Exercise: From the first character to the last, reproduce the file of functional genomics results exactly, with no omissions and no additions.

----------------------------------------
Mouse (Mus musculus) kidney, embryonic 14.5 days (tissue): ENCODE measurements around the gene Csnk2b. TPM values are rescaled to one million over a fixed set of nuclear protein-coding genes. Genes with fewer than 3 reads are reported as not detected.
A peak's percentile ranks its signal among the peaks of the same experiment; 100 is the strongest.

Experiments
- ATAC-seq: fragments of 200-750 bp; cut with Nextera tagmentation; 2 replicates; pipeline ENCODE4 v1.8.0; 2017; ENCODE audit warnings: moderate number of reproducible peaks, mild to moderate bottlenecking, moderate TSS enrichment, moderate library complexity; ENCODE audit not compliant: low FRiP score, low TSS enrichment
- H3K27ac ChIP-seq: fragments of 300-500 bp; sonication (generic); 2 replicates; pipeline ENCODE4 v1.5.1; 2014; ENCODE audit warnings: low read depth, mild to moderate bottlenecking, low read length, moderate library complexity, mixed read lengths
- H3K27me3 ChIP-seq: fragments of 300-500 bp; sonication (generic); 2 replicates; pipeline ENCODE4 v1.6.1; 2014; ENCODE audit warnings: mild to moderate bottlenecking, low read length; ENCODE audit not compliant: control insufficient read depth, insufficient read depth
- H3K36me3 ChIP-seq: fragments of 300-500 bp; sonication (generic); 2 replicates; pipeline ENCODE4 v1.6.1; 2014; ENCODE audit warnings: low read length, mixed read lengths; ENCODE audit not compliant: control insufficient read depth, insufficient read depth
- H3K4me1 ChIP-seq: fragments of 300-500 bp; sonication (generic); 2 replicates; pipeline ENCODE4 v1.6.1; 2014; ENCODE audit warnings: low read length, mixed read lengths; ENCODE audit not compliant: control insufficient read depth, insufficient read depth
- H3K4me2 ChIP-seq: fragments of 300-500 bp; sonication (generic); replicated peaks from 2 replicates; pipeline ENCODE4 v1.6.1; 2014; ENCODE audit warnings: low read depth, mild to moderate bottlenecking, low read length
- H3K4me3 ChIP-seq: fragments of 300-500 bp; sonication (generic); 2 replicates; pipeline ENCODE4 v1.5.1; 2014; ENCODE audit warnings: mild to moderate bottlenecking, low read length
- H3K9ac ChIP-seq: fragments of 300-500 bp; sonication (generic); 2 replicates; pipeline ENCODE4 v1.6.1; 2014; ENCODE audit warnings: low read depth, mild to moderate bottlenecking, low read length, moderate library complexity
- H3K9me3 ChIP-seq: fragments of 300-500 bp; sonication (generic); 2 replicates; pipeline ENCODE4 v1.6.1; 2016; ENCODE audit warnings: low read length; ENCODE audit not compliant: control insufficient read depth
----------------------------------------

Mouse (Mus musculus) kidney, embryonic 14.5 days (tissue): ENCODE measurements around the gene Csnk2b. TPM values are rescaled to one million over a fixed set of nuclear protein-coding genes. Genes with fewer than 3 reads are reported as not detected.
A peak's percentile ranks its signal among the peaks of the same experiment; 100 is the strongest.

Experiments
- ATAC-seq: fragments of 200-750 bp; cut with Nextera tagmentation; 2 replicates; pipeline ENCODE4 v1.8.0; 2017; ENCODE audit warnings: moderate number of reproducible peaks, mild to moderate bottlenecking, moderate TSS enrichment, moderate library complexity; ENCODE audit not compliant: low FRiP score, low TSS enrichment
- H3K27ac ChIP-seq: fragments of 300-500 bp; sonication (generic); 2 replicates; pipeline ENCODE4 v1.5.1; 2014; ENCODE audit warnings: low read depth, mild to moderate bottlenecking, low read length, moderate library complexity, mixed read lengths
- H3K27me3 ChIP-seq: fragments of 300-500 bp; sonication (generic); 2 replicates; pipeline ENCODE4 v1.6.1; 2014; ENCODE audit warnings: mild to moderate bottlenecking, low read length; ENCODE audit not compliant: control insufficient read depth, insufficient read depth
- H3K36me3 ChIP-seq: fragments of 300-500 bp; sonication (generic); 2 replicates; pipeline ENCODE4 v1.6.1; 2014; ENCODE audit warnings: low read length, mixed read lengths; ENCODE audit not compliant: control insufficient read depth, insufficient read depth
- H3K4me1 ChIP-seq: fragments of 300-500 bp; sonication (generic); 2 replicates; pipeline ENCODE4 v1.6.1; 2014; ENCODE audit warnings: low read length, mixed read lengths; ENCODE audit not compliant: control insufficient read depth, insufficient read depth
- H3K4me2 ChIP-seq: fragments of 300-500 bp; sonication (generic); replicated peaks from 2 replicates; pipeline ENCODE4 v1.6.1; 2014; ENCODE audit warnings: low read depth, mild to moderate bottlenecking, low read length
- H3K4me3 ChIP-seq: fragments of 300-500 bp; sonication (generic); 2 replicates; pipeline ENCODE4 v1.5.1; 2014; ENCODE audit warnings: mild to moderate bottlenecking, low read length
- H3K9ac ChIP-seq: fragments of 300-500 bp; sonication (generic); 2 replicates; pipeline ENCODE4 v1.6.1; 2014; ENCODE audit warnings: low read depth, mild to moderate bottlenecking, low read length, moderate library complexity
- H3K9me3 ChIP-seq: fragments of 300-500 bp; sonication (generic); 2 replicates; pipeline ENCODE4 v1.6.1; 2016; ENCODE audit warnings: low read length; ENCODE audit not compliant: control insufficient read depth